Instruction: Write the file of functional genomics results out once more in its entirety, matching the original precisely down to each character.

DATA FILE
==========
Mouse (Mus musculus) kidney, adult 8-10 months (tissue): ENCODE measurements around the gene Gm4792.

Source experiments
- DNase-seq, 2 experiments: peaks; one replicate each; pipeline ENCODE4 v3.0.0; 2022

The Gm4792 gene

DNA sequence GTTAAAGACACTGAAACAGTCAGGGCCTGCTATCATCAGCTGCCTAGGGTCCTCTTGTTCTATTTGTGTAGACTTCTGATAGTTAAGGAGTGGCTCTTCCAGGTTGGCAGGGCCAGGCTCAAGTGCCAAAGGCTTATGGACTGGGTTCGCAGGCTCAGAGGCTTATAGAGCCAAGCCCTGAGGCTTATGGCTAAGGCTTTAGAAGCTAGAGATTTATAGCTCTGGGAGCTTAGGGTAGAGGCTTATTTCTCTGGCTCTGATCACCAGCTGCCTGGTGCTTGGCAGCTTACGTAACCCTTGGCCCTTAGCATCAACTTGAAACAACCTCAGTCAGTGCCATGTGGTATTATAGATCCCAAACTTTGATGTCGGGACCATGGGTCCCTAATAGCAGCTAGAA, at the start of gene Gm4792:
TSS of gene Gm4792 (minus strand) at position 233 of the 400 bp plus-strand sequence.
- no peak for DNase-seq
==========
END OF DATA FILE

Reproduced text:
Mouse (Mus musculus) kidney, adult 8-10 months (tissue): ENCODE measurements around the gene Gm4792.

Source experiments
- DNase-seq, 2 experiments: peaks; one replicate each; pipeline ENCODE4 v3.0.0; 2022

The Gm4792 gene

DNA sequence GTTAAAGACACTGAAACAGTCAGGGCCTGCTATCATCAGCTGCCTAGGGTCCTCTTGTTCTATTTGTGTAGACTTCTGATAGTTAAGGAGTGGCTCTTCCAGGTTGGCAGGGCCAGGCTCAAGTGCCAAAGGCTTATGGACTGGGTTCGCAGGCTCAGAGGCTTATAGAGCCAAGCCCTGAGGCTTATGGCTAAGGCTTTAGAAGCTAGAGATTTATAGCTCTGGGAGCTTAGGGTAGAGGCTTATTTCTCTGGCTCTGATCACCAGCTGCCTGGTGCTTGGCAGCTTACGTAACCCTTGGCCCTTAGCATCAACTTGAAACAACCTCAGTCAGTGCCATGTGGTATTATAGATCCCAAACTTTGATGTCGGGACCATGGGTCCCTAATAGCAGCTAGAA, at the start of gene Gm4792:
TSS of gene Gm4792 (minus strand) at position 233 of the 400 bp plus-strand sequence.
- no peak for DNase-seq